In recent years drifting has grown so much thanks to this ultimate tire shredder too. I just love the way the chunks of smoke escape from all the orifices of Daigo Saito’s Lexus SC430.
Just like in most forms of motorsports, if your car is damaged or not functioning properly, you continue to drive to your best abilities. This was a perfect example of Daijiro Yoshiara’s car in limp mode, but he was still pushing super-hard to finish the course.
By now you guys will know that remote shots are my guilty pleasure. I just love the way it captures a car in drift from the chase car’s perspective.
Even though I may not always agree with some of the more extravagant liveries in drifting, I have to hand it to teams who find the right balance.
I’ve been lucky to work with the biggest names in the sport. And in American professional drifting none is bigger than Vaughn Gittin Jr.
I had the idea in my head about mixing fire with drifting a long time ago, but I never could figure out a way to execute it. Trust Vaughn to come up with such a crazy plan though – it certainly made for some epic shots.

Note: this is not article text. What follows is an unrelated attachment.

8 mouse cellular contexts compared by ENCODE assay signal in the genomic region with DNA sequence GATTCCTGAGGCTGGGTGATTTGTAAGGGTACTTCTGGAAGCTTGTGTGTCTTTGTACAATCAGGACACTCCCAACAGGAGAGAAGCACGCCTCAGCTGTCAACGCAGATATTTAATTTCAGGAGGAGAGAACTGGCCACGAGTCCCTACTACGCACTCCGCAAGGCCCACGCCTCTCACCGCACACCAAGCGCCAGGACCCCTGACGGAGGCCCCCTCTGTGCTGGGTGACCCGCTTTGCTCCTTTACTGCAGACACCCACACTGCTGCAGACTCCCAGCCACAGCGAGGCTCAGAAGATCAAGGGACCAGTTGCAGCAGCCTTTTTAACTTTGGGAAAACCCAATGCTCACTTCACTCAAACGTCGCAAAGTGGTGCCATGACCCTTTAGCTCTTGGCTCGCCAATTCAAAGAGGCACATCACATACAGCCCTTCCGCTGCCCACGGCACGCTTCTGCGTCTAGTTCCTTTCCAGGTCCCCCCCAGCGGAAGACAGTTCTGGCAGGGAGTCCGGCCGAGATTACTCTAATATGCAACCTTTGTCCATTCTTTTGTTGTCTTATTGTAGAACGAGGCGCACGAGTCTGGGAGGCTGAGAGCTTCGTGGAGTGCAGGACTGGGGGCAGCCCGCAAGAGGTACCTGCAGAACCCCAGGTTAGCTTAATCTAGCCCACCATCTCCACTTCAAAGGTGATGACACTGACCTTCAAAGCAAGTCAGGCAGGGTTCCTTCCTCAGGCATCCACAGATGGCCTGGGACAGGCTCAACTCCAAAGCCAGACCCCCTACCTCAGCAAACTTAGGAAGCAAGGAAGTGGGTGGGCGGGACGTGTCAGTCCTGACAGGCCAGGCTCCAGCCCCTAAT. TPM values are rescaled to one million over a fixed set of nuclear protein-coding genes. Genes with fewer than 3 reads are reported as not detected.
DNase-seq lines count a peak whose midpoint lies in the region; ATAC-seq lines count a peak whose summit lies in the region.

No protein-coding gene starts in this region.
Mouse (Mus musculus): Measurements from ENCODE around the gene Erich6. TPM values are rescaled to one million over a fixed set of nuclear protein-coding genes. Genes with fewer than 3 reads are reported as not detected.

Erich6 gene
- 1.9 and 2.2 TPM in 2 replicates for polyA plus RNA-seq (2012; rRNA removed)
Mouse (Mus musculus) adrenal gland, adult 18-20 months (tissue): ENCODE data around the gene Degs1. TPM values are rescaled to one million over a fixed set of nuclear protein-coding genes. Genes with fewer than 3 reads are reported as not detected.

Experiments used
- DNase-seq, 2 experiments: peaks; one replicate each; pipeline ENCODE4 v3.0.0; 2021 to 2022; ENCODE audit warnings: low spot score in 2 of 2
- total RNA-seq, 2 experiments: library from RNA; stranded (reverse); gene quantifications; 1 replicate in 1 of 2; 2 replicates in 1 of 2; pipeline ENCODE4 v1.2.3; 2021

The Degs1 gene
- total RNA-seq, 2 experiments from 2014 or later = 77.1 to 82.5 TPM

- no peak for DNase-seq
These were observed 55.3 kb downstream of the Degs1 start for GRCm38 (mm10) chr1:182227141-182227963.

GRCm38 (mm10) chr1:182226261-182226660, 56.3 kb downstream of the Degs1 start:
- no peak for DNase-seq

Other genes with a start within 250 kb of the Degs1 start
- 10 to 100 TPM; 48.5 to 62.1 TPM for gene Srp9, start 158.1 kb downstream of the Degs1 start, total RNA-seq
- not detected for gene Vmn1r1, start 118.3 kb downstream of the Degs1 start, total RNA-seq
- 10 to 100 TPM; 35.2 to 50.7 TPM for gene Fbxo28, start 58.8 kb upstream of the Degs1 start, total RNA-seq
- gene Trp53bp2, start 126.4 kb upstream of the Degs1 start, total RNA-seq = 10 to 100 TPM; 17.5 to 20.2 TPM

I love shooting drifting at night. There are so many cool elements in play when headlight beams shine through the tire smoke.
I think Mad Mike Whiddett builds some of the best-looking drift cars in the world. His 4-rotor FD3S RX-7 is no exception.
I always mention this, but one of the main reasons why I love drifting is because the wide variety of cars that are built to go sideways. I just love the way this R34 Skyline looks, and the fact that it has smoke billowing out from behind it just makes it that much cooler.
Why can’t Daigo Saito build a replica of his Formula Drift Asia car for North American competition? I think this is one of the best-looking cars in competition today.